Tesla’s stock (TSLA) is surging following its Q2 2022 financial results, and the shorts are hurting on what is surprisingly still the most betted against company in the world.
On Wednesday night, Tesla released its Q2 2022 financial results and beat market expectations by a significant margin despite facing a lot of difficulties. The results have sent Tesla’s stock price surging by 9% yesterday, and it’s up another 3% this morning.
That’s the highest Tesla’s stock has been since May:
This is a welcomed change for Tesla shareholders who were having a tough few months. On the other hand, Tesla shorts – people who are betting against Tesla’s stock – are having a much tougher time.
While the automaker is not as shorted as it used to be, it is still the most shorted stock in the US and in the world, according to S3 Partners Research, a firm specializing in short interest:
According to S3, the people betting against Tesla’s stock were already down by over a $1 billion by mid-day yesterday following the earnings results:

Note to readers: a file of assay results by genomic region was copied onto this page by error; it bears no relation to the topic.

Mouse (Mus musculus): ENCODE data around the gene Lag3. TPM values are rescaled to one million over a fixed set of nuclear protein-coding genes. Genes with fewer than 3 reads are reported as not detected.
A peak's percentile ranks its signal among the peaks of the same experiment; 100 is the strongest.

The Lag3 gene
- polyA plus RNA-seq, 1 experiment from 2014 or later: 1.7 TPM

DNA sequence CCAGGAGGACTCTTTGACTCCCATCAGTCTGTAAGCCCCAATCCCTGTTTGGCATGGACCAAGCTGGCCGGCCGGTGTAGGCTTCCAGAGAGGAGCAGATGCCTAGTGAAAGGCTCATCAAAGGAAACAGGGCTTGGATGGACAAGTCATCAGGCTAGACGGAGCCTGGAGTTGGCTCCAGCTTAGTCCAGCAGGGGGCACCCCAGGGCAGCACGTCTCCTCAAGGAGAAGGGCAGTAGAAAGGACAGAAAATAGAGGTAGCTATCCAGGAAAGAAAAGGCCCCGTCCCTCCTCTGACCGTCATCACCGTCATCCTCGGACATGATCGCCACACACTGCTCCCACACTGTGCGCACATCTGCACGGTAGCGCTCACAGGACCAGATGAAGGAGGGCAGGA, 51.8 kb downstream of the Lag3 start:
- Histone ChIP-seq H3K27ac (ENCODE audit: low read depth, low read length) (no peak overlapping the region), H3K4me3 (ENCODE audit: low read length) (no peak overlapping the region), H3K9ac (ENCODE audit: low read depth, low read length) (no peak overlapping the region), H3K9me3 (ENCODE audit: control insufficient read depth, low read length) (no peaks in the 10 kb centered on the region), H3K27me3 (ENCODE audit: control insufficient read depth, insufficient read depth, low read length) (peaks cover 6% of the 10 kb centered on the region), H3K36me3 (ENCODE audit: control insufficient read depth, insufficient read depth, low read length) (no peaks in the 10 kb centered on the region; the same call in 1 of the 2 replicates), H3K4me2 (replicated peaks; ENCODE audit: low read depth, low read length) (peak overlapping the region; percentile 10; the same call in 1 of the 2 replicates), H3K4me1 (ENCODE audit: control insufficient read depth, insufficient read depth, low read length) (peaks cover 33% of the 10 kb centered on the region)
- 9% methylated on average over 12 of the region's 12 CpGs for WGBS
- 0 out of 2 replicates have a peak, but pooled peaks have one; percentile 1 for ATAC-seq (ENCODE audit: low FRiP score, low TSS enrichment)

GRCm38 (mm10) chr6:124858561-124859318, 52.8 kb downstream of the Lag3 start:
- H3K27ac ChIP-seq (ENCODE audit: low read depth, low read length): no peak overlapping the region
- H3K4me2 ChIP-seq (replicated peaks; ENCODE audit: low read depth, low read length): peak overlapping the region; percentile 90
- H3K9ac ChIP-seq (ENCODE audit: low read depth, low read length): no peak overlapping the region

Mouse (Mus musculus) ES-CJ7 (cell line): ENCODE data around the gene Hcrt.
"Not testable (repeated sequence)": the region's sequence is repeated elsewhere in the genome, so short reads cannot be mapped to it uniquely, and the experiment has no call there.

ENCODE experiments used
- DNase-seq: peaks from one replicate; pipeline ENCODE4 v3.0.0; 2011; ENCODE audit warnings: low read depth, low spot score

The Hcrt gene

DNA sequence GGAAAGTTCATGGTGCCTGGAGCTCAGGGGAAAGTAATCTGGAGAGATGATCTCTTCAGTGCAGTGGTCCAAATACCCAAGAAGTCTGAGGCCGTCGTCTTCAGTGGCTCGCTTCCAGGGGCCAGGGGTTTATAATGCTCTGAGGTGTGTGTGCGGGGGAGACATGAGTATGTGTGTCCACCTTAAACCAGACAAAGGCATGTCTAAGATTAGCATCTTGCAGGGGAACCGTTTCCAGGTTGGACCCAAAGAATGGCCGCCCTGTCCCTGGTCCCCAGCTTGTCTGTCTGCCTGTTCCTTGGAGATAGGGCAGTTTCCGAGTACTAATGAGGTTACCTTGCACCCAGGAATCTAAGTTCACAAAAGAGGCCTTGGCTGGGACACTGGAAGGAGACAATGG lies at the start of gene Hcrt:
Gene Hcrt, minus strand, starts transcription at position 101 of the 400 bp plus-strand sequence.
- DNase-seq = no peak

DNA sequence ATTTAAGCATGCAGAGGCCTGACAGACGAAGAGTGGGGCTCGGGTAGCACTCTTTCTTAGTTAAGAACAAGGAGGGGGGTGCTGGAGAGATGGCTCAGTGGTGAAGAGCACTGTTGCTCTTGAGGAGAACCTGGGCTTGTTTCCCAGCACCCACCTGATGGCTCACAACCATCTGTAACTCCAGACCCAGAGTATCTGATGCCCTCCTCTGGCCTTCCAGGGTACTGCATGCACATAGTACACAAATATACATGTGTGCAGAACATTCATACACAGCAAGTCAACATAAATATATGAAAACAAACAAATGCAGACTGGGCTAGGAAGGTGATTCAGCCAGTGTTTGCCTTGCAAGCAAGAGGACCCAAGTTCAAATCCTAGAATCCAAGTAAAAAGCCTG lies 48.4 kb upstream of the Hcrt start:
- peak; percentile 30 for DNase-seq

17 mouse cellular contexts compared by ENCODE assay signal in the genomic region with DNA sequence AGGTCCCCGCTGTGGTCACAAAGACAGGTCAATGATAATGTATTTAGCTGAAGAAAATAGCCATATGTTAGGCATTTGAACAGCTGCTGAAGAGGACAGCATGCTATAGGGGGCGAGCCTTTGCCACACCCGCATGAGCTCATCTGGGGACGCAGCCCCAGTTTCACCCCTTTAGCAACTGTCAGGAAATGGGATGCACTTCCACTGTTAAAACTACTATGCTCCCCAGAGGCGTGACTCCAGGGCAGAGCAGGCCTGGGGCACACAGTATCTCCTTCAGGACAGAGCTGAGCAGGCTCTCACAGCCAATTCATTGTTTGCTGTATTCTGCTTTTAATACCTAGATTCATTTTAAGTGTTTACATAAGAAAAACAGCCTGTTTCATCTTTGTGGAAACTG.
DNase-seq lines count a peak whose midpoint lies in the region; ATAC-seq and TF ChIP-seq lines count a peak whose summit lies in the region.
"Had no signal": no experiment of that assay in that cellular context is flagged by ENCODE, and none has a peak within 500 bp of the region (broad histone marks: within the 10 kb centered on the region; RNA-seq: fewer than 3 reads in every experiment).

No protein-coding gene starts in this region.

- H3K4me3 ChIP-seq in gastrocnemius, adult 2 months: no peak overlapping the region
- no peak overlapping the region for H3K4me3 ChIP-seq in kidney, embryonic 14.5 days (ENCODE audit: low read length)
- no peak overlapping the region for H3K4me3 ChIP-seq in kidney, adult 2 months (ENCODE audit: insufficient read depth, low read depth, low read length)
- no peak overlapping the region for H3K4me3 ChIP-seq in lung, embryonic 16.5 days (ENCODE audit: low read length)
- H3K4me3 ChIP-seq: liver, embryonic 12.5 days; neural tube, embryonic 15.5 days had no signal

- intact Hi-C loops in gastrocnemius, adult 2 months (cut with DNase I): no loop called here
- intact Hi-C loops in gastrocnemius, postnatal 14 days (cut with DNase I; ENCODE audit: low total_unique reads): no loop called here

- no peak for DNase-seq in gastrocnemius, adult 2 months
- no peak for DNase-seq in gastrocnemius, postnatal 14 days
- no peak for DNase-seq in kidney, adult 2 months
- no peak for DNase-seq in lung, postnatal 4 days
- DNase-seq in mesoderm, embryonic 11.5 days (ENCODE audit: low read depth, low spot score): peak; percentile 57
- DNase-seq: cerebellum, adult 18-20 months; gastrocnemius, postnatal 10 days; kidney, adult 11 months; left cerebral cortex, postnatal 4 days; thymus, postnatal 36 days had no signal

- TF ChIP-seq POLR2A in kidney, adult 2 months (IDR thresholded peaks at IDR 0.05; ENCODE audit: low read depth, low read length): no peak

TSLA shorts are down –$1.01 billion in mark-to-market losses on today’s +5.4% spike in stock price. Today’s move is increasing July’s losses to –$2.67 billion in mark-to-market losses, -14.2% monthly return on an average short interest of $18.81 billion. For the year, TSLA shorts are still profitable, up +$6.34 billion in year-to-date mark-to-market profits, up +29.6% in 2022.
Considering Tesla’s stock continues to go up, Tesla shorts are likely now down by closer to $2 billion in just two days.
S3 suggests that Tesla’s stock might be primed for another short squeeze if delivers on its promises in the second half of the year:
Tesla Inc (TSLA) reported strong second quarter results with 42% year-on- year revenue growth; strong vehicle demand (even as they raised car prices); and continued production forecast of 50% annual sales growth (even as gross margins slipped due to supply chain challenges). The end of “supply chain hell” may turn into a “short squeeze hell” for TSLA short sellers as Elon Musk says the firm has the “potential for a record breaking second half of the year.”
A short squeeze happens when people who are “shorting” a stock rush to cover the position, which limits the supply of the stock and help increase the price.
Several of Tesla’s big surges in stock price have been at least partly attributed to short squeezes.
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